Idea: Glitch for services


#1

Perhaps team up with PostMan or something and have another site - only this is for all the cool (faceless) services that folks are creating on Glitch! Right now you have to have some kind of base page which is cool, but it would be awesome to be able to browse and try out all the cool services / json emitters that are here.


#2

I agree. One of the things I loved about Glitch was the free instance, pre-installed tools, the editor, etc.

But I do not code things that have a visual thing (like animations, 3d, etc). Instead I use Glitch for system tooling, prototyping, bots, HTTP services, etc.

I’m aware of the impact of 3d or floating stuff has on newcomers, but I think there’s also a big community of people using Glitch just for these kind of services.


#3

that makes sense,

historically we put stuff like that into categories like https://glitch.com/building-blocks, or https://glitch.com/tools-for-work , but it’s kinda clunky to find. I’d love to hear any ideas in terms of what you’d like to see/find things. Are there other sites that do discovery of service based apps well?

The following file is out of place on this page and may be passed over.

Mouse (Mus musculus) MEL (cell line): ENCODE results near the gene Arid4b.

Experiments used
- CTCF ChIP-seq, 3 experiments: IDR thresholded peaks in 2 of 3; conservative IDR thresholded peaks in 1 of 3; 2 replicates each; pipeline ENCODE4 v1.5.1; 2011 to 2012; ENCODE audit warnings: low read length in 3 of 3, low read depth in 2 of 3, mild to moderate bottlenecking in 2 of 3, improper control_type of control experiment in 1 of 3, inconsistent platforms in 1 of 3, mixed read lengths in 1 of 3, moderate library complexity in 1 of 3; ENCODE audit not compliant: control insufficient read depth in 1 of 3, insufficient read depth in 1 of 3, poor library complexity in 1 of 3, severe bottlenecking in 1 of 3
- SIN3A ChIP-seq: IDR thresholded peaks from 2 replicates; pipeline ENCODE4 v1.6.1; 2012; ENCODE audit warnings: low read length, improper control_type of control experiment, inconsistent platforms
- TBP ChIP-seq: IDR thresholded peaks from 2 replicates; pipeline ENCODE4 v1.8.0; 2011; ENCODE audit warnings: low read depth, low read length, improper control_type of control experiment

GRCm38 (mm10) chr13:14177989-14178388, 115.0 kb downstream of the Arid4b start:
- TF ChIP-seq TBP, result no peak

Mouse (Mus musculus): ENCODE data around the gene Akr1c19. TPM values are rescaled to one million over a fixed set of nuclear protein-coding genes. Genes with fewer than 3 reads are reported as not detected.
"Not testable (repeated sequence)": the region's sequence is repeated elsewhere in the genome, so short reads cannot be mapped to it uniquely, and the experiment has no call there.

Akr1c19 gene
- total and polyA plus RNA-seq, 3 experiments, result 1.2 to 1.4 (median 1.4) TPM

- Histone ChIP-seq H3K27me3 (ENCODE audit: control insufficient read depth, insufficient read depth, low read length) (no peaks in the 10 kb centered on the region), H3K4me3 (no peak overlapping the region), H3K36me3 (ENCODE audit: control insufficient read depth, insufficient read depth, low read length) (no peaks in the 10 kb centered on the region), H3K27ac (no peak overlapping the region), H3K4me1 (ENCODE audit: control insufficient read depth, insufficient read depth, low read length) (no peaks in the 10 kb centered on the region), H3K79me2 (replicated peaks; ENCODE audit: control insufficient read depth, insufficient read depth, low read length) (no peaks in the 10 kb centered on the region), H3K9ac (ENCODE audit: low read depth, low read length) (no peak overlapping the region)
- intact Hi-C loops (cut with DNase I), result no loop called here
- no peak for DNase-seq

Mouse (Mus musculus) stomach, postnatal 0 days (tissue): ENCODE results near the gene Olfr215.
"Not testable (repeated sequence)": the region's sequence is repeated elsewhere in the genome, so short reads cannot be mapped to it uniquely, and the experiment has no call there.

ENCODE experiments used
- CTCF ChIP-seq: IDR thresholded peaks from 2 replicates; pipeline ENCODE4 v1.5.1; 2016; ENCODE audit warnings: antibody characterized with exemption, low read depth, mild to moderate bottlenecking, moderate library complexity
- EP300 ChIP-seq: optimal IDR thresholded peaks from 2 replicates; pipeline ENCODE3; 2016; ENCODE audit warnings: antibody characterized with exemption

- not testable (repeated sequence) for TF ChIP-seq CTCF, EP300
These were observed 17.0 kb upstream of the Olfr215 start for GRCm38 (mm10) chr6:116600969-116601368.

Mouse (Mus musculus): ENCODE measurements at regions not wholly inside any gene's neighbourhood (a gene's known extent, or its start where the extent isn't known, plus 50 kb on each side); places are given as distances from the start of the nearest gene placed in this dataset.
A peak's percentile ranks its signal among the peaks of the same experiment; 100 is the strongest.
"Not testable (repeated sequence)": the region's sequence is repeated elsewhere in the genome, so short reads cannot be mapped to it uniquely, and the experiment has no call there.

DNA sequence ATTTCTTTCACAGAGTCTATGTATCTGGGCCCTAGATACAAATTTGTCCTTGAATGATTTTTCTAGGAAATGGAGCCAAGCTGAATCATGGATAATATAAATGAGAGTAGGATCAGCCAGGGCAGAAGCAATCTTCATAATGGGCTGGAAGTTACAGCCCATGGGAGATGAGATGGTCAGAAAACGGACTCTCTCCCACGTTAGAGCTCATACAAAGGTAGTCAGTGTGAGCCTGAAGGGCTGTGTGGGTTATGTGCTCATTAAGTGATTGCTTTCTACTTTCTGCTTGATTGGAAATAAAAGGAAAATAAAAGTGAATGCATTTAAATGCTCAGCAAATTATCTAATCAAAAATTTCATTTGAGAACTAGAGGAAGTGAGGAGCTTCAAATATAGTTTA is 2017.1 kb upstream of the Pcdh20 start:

thx


#4

Here’s a place where you could be innovative like you were with version control. Come up with a really easy to use and play with API browser and even throw in some IFTTT style connections . I’ve always had a dream where I could see a website, flip it over like a piece of paper and see 1) sourcecode 2) images 3) services. Here’s an article about some API documentation sites https://opencredo.com/rest-api-tooling-review/

YQL had an amazing “YQL console” that let you browse and build data driven sites really fast – it was way ahead of it’s time and is lost now… This could be a killer app for Glitch… http://www.yqlblog.net/blog/2013/08/28/unified-yql-console-2/


#5

Here’s a tutorial that is using “Swagger” to help set up the API – looks like a promising approach https://docs.microsoft.com/en-us/windows/uwp/get-started/get-started-tutorial-fullstack-web-app


#6

Cool suggestions,

To get at your paper metaphor, one of the things we’ve talked about is add data about the packages a project uses to the api, and thinking about neat ways to expose that info in a way that’s feels relevant and not overwhelming – and from that, expose other ‘related’ applications that use the same packages/services.

Generally, making more project metadata data accessible via the api will enable other people to build unique discovery tools/dataviz things too